Get Off the Grid: How to Get Solar Panels in California for Cheap

by Tony Chavira

Doesn’t it seem annoying that countries like Germany are investing tons of money to transfer their entire energy systems to solar, while people in the United States still bicker over whether or not climate change is human-caused? Even if you’re not interested in the environmental cause, it makes sense to make your own energy rather than pay someone else for it. That’s what America is all about: actual independence.

Of course, a longing for independence tends to directly confront the huge up-front cost of installing solar panels, and fossil fuel dependence usually wins. Just one photovoltaic (solar) panel, with only a measly 75 watt output (enough for a single lightbulb), can cost up to $900 installed … that’s an insane $12 per watt. If you want to install a three kilowatt system, which should be more than enough for a household of five-ish people, it’s going to run you $24,000-$30,000, once all is said and done. When you see a number like that, no matter how much money you know you’ll save in the future, buying solar panels takes a back seat to other purchases.

But here’s the thing: if you install solar panels you can get rebates from power companies while you pay your power debt down to zero. If you keep paying companies for power, you continue to feed a corrupt, polluting system with no return whatsoever.

solar panels on a roof

To deal with the heavy upfront financial burden, California governor Jerry Brown recently to renewed the California Solar Initiative Rebate Program, which provides rebates for projects in California school districts. I know, it doesn’t have anything to do with you buying solar panels for your home, but consider this: if school districts are buying them in bulk, the cost of individual panels goes way down. Huge institutions have bought bulk sets of solar panels in the past, and the average cost of panels now has dropped dramatically, so they need to keep up the good work.

As for slapping panels on your home, pricing them isn’t too difficult, and affording them doesn’t have to be either. Assume that the total cost will be $30,000. There’s no way in hell you can afford that. You’ve got a few things to do next:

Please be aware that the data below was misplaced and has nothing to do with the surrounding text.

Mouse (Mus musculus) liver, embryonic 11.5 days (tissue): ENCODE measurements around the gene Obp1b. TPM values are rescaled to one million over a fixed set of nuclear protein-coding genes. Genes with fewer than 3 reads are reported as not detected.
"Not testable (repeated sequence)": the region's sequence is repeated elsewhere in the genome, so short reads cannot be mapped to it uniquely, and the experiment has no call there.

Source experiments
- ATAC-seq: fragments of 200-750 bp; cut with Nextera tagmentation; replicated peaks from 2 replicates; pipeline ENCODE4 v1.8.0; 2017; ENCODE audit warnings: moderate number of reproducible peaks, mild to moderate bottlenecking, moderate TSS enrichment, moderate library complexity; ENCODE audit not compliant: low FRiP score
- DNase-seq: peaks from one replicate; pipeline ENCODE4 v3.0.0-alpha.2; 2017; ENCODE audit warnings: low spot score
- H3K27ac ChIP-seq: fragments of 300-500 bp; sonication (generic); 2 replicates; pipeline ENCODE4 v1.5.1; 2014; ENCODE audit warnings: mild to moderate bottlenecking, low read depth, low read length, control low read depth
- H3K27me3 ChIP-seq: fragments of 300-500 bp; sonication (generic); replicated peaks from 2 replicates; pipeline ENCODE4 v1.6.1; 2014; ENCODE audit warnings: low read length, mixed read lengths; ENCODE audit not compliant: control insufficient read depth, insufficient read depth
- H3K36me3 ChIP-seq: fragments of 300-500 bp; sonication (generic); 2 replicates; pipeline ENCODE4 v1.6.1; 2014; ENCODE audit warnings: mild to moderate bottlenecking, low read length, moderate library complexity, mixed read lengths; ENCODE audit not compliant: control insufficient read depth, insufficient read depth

1. Expected Performance-Based Buydowns (EPBB): This rebate it probably your best bet, since it’s upfront cash for smaller systems (i.e. your house). Basically, it’s a formula that pays you based on how well/efficiently the state expects your solar panels to perform, and only counts for systems that use less than 30 kilowatts per year. Since you’re probably only going to use two kilowatts a month at the most, it’s a pretty sure-fire bet that this is the way to go. You get paid out per watt, and the higher your performance is, the more you’ll get back from the government (with a maximum of $2.50 per watt). If you can get your solar panels to perform perfectly at 3,000 watts, you’ll get a cool $7,500 back in rebates … dropping the cost to $22,500. Which, obviously, is still pricey.
  2. Performance Based Incentive (PBI): You can usually opt into this rebate, and if you’re pumping out more than 30 kilowatts, you don’t have a choice. It’s cash out in 60 monthly payments over the course of five years, determined by the actual amount of energy you produce. The idea here is that systems that make more power get more cash back. It’s also measured in kilowatt hours (how much power you produce for however long you leave the panels out in the sun), and maxes out at $0.39 per kilowatt hour. Since a regular “150 watt” panel produces about one kWh every day (on average) it would take 20 to power your home. That’s a daily rebate of about $7.80, $2,847 per year, and $14,235 total in the very best case scenario. Now the total cost of installing the panels has dropped to $15,765. Which, obviously, still isn’t cheap enough.

After that, you pay to install the panels and bammo … the rebate cash starts rolling in.

But if your average monthly power bill is $100 per month, you’re paying $6,000 for power every five years. So paying $15,765 (in the best possible scenario) for five years of solar power still isn’t much of a deal. That means we need to find another way to figure, and you have two options:

Remember that these numbers are speculative, for the most part, based on what the programs promise on California and federal government websites, so you may have to hunt some experts down to get all the nitty-gritty details explained.

But one thing is for sure: energy will cost more in the future if you keep buying it from energy companies, and less if you buy your own solar panels. In ten years, we may not see the price of solar panels go down, but we’ll definitely see the cost of fossil-fuel power go up. You can cash in on the solar rebate system while it’s available, or get stuck footing the bill in ten years when you’re paying $300+ a month for power.

Good luck and Godspeed!

Tony Chavira is the President of FourStory, a nonprofit organization that promotes fairness and social justice through strong writing and storytelling. He is also the Program Developer at RACAIA Architecture, writes and posts comics at Minefield Wonderland, and teaches Business Report Writing at California State Polytechnic University, Pomona.


you are such a gift!

2011-10-11 by donna

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